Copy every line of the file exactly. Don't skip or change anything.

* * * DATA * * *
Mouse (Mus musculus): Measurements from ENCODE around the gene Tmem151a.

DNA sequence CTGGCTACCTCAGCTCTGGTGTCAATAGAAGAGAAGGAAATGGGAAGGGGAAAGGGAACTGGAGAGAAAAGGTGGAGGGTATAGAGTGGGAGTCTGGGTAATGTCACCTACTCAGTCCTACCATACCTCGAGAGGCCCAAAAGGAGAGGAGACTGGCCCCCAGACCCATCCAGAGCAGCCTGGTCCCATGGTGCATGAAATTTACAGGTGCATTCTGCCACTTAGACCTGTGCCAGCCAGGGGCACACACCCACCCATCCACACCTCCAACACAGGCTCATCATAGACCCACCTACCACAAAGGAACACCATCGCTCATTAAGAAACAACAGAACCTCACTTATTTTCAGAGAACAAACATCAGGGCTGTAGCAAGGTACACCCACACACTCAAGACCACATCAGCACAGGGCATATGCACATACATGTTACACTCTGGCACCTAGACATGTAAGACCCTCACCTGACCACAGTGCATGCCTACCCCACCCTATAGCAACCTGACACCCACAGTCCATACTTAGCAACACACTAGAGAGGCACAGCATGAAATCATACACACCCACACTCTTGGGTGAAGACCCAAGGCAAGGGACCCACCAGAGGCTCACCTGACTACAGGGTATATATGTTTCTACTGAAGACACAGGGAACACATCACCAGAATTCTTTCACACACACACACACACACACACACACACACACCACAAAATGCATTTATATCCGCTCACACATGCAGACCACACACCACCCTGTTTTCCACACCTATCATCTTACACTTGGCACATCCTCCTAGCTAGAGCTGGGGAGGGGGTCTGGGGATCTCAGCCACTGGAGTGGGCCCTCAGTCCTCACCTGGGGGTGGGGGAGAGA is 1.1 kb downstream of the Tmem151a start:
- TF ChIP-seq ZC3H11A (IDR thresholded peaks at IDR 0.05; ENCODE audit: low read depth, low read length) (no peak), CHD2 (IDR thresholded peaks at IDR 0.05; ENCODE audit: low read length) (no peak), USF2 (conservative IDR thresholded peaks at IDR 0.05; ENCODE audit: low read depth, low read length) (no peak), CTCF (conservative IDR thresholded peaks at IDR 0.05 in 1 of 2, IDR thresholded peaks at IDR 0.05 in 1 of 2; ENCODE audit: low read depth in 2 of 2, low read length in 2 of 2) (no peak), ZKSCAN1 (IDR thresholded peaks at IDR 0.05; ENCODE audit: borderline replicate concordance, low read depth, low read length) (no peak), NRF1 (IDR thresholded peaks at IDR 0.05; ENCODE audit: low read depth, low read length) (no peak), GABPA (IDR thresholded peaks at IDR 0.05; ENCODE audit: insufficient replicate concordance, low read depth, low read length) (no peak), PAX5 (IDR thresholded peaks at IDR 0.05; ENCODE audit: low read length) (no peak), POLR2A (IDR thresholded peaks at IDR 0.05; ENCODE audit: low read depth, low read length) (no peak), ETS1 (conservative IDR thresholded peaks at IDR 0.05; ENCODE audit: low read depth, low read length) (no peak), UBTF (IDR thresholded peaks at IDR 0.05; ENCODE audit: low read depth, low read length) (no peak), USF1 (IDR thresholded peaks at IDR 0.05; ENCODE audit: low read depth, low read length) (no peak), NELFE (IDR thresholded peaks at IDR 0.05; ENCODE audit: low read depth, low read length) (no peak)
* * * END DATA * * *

Mouse (Mus musculus): Measurements from ENCODE around the gene Tmem151a.

DNA sequence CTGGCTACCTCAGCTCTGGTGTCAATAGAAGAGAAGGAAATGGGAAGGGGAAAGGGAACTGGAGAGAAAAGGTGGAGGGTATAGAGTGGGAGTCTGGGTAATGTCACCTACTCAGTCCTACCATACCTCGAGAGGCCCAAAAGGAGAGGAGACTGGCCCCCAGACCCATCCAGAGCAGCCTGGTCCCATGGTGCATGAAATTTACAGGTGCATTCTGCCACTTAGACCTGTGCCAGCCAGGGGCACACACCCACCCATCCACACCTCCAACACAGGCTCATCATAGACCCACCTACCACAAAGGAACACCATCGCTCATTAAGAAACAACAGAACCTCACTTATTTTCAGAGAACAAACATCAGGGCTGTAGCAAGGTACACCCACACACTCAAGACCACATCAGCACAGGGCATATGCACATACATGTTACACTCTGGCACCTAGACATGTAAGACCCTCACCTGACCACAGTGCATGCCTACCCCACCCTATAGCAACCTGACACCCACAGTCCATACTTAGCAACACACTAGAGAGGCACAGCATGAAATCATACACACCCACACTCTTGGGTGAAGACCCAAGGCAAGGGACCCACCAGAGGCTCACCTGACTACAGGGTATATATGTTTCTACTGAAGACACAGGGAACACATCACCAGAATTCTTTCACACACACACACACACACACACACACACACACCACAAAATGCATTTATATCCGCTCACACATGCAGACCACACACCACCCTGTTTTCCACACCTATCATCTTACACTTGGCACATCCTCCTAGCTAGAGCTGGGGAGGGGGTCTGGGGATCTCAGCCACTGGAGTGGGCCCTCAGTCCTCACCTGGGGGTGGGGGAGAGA is 1.1 kb downstream of the Tmem151a start:
- TF ChIP-seq ZC3H11A (IDR thresholded peaks at IDR 0.05; ENCODE audit: low read depth, low read length) (no peak), CHD2 (IDR thresholded peaks at IDR 0.05; ENCODE audit: low read length) (no peak), USF2 (conservative IDR thresholded peaks at IDR 0.05; ENCODE audit: low read depth, low read length) (no peak), CTCF (conservative IDR thresholded peaks at IDR 0.05 in 1 of 2, IDR thresholded peaks at IDR 0.05 in 1 of 2; ENCODE audit: low read depth in 2 of 2, low read length in 2 of 2) (no peak), ZKSCAN1 (IDR thresholded peaks at IDR 0.05; ENCODE audit: borderline replicate concordance, low read depth, low read length) (no peak), NRF1 (IDR thresholded peaks at IDR 0.05; ENCODE audit: low read depth, low read length) (no peak), GABPA (IDR thresholded peaks at IDR 0.05; ENCODE audit: insufficient replicate concordance, low read depth, low read length) (no peak), PAX5 (IDR thresholded peaks at IDR 0.05; ENCODE audit: low read length) (no peak), POLR2A (IDR thresholded peaks at IDR 0.05; ENCODE audit: low read depth, low read length) (no peak), ETS1 (conservative IDR thresholded peaks at IDR 0.05; ENCODE audit: low read depth, low read length) (no peak), UBTF (IDR thresholded peaks at IDR 0.05; ENCODE audit: low read depth, low read length) (no peak), USF1 (IDR thresholded peaks at IDR 0.05; ENCODE audit: low read depth, low read length) (no peak), NELFE (IDR thresholded peaks at IDR 0.05; ENCODE audit: low read depth, low read length) (no peak)